Young Star

The Kultura club


In one of the galleries of the Museum of the Filipino People, a grade-five student from an elementary school in Mandaluyong is explaining to me the subtleties of a Keiye Miranda painting.

Christianne Balanquit from Nueve de Febrero Elementary School points to a monochromatic painting, which is part of the “Sungdu-an 5” exhibition curated by Patrick Flores, and begins elucidating.

“This is my favorite painting called ‘Disrupted Happenings 1’ because it shows the crisis that the Philippines is experiencing now.” She adds that looking at the painting — which shares space with sculptures, installations and other paintings culled from Luzon, Visayas and Mindanao — has given her an epiphany of sorts. It sounds a bit of a stretch at first, but art has always encouraged going beyond the canvas and going for out-of-reach insights. Her conclusion? “The Filipinos can stop this crisis by choosing the right leader, and I wish that in (the coming) elections, (the voters) will be bright enough to choose the right leader, who will put an end to the turmoil.”

And she sees all that in one painting? Yes, she says. In the depiction of the strewn-about garbage. And how does she feel about the absence of bright colors in the work? “It makes me sad — because that’s how sad the Filipino’s life is.”

Talking to Christianne about art can be more enlightening than talking to those sophistic art critics whose readings are confined to writings by Herbert Read. This perceptive young girl from a public school in Mandaluyong is one of 90 kids who are part of HSBC’s Kultura Kids program, launched recently in partnership with the NGO called Hands On Manila (HOM). 

The Kultura Kids program aims to instill in these high-achieving kids from three public schools in Metro Manila “an awareness and deeper appreciation of Filipino art, culture and heritage by exposing them to local and heritage sites.” The children, along with HSBC volunteers will visit heritage sites, museums; attend performing arts events and cultural tours; as well as engage in other creative (and whole lot of fun) activities. 

Kultura Kids is an enhancement to Hands On Schools-Galing Mo, Kid (HOM-GMK), which “aims to transform select public elementary school students into leaders through mentoring sessions, exposure trips, and other creative activities.” The program includes 90 students (majority of whom are grade-six students) from Pembo Elementary School, Nueve de Febrero Elementary School, and Plainview Elementary School.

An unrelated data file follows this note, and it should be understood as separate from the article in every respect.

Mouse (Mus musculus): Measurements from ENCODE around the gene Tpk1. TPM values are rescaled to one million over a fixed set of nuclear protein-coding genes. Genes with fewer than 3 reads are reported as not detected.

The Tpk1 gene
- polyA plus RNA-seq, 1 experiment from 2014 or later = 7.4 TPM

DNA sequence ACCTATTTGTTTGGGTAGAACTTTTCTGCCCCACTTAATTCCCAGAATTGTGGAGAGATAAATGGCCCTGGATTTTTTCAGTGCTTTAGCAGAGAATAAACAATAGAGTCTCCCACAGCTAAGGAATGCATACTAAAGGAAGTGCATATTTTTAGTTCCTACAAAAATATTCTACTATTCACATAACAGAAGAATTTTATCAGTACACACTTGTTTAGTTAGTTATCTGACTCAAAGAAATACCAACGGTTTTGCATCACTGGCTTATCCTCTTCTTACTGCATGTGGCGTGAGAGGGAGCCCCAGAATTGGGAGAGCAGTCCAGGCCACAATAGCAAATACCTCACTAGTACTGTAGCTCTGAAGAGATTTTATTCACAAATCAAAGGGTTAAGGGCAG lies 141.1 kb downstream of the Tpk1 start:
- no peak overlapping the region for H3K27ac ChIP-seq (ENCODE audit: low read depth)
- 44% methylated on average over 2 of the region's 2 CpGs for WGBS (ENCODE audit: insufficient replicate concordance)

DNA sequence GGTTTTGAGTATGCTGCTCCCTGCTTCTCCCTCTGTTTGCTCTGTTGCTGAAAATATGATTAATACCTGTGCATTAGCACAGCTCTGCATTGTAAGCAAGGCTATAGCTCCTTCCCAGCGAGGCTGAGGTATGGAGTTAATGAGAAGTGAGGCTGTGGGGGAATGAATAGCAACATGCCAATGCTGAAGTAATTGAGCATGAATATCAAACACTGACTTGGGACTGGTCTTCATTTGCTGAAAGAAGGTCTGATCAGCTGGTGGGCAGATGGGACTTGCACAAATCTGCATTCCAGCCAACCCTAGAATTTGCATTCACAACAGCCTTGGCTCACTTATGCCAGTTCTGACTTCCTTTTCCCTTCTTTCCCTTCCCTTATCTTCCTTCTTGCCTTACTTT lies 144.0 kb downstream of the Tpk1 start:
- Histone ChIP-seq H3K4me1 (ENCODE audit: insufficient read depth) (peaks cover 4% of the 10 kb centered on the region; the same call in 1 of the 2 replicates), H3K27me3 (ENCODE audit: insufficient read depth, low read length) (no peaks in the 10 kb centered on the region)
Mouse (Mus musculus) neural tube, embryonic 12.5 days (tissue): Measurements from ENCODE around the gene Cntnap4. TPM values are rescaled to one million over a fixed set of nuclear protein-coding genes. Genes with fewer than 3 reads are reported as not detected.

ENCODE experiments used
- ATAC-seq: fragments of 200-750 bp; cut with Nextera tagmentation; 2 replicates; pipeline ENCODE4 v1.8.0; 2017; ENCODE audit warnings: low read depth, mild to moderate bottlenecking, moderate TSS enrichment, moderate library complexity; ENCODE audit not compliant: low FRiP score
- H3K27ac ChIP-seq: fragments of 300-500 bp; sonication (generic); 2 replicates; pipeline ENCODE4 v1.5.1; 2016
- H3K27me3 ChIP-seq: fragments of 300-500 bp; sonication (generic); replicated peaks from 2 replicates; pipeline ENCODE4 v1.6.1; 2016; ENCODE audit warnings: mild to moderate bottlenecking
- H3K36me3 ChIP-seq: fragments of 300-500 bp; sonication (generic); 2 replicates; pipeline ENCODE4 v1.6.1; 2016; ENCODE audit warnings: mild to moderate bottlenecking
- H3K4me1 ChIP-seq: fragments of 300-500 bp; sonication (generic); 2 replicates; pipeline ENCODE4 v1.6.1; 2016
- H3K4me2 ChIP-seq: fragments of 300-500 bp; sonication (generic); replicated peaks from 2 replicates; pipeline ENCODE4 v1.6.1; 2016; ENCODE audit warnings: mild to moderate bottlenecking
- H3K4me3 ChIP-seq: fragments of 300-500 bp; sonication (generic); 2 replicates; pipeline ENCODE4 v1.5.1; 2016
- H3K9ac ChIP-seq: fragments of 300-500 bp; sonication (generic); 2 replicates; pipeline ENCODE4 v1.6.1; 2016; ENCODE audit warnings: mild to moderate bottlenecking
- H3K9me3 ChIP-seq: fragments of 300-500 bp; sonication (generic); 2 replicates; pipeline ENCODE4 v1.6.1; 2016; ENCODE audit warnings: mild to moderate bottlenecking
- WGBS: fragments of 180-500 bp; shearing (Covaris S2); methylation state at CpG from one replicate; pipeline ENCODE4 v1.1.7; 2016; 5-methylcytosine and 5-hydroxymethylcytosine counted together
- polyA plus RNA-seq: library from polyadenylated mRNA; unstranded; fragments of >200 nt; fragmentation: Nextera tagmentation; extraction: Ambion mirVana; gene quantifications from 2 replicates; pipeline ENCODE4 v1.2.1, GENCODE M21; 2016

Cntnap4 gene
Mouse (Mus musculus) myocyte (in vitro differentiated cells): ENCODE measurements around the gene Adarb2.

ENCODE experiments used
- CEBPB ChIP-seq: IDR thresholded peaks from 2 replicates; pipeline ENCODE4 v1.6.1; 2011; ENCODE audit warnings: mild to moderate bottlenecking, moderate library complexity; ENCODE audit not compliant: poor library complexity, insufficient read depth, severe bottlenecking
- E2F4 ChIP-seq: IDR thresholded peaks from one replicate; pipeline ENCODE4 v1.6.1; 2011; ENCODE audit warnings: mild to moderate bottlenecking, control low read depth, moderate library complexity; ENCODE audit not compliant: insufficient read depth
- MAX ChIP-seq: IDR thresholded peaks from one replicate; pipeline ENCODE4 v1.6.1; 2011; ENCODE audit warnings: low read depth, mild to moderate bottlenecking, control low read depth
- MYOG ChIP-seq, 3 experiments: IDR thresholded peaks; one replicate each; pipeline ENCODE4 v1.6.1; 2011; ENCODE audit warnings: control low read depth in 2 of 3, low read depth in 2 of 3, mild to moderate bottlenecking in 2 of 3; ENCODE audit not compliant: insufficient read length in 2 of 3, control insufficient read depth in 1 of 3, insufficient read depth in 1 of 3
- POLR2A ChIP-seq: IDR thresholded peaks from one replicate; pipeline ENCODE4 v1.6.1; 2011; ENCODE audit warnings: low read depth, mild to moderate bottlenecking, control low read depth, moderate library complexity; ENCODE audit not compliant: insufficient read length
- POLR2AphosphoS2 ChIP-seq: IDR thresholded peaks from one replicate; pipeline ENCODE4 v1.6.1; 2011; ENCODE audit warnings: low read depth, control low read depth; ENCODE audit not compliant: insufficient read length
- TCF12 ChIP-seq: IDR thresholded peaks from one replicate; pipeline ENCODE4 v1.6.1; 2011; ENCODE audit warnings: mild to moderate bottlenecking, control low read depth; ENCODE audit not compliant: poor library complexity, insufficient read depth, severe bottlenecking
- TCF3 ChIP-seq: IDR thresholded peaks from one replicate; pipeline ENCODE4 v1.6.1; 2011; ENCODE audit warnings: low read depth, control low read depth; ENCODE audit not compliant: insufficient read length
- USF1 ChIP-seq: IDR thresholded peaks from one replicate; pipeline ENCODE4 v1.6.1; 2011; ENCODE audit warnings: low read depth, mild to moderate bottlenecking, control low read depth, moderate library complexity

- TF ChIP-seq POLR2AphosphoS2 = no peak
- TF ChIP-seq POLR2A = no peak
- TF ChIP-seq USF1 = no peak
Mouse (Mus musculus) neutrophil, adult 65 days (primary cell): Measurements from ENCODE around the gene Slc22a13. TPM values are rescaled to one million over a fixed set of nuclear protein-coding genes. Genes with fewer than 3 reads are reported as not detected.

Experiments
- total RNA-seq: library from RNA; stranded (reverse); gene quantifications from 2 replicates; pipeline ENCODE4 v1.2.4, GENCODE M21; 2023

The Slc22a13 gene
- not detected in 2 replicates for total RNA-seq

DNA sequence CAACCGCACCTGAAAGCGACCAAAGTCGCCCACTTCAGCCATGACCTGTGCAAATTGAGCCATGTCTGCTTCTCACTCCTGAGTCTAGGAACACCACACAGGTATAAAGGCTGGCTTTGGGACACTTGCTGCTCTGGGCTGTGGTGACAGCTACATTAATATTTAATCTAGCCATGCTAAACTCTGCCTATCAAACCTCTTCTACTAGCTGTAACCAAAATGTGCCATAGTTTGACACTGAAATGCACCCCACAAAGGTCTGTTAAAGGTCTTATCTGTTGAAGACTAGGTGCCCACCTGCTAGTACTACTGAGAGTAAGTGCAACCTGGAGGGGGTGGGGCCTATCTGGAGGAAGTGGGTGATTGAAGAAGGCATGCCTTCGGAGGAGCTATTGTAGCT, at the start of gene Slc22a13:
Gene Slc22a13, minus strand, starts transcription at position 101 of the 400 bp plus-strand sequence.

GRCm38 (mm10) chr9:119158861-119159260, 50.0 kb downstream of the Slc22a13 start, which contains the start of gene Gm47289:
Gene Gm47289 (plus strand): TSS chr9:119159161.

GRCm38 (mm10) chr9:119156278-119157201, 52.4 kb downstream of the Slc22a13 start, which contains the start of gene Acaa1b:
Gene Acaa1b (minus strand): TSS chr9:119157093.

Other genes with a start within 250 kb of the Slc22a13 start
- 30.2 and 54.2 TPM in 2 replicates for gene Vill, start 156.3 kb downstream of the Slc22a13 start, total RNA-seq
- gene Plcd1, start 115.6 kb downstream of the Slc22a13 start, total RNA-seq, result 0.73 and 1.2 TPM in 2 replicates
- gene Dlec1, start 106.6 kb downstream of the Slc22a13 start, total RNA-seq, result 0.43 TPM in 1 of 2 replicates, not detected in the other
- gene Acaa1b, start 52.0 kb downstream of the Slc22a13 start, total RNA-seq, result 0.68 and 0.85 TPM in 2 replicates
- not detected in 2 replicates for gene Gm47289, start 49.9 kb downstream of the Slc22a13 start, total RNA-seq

HSBC Philippines president and CEO Mark Watkinson says the program is all about adding a bit of color to children’s education.

 He explains, “When you’re looking at education, so much time is spent on the basics — on reading and writing in English — which is important. But on a lot of people’s education, mine as well, we miss out on that little bit of extra color, which is art and culture is all about. We’re not trying to take any time away from the basics, but try to add some color, which will give them greater perspective. And who knows? (This) may inspire a National Artist one day.”

If you ask Mark if he’s a great fan of art, he will say with a smile, “Yes, because I know so little. I wish in my own education that I had more insight into music, into art, into ballet — which I didn’t have a great deal. So, I would say I’m an enthusiastic amateur (laughs).”

National Museum senior consultant and HOM trustee John Silva lauds the program. “Before, education funding (go mostly to) computers, books, etc. But arts education has also been proven to also increase the comprehension and reading scores of children. They get more ‘ganado’ to go to school to learn more about something like this.” Silva, who will also facilitate a teachers’ workshop on art appreciation as part of the Kultura Kids program, quips, “Art feeds the mind, as well as the soul.”

With Kultura Kids like Christianne making their own perceptive reviews of works of art, pretty soon those graying and cobwebbed art critics should start quaking in their boots.









  • Latest
Are you sure you want to log out?

Philstar.com is one of the most vibrant, opinionated, discerning communities of readers on cyberspace. With your meaningful insights, help shape the stories that can shape the country. Sign up now!

or sign in with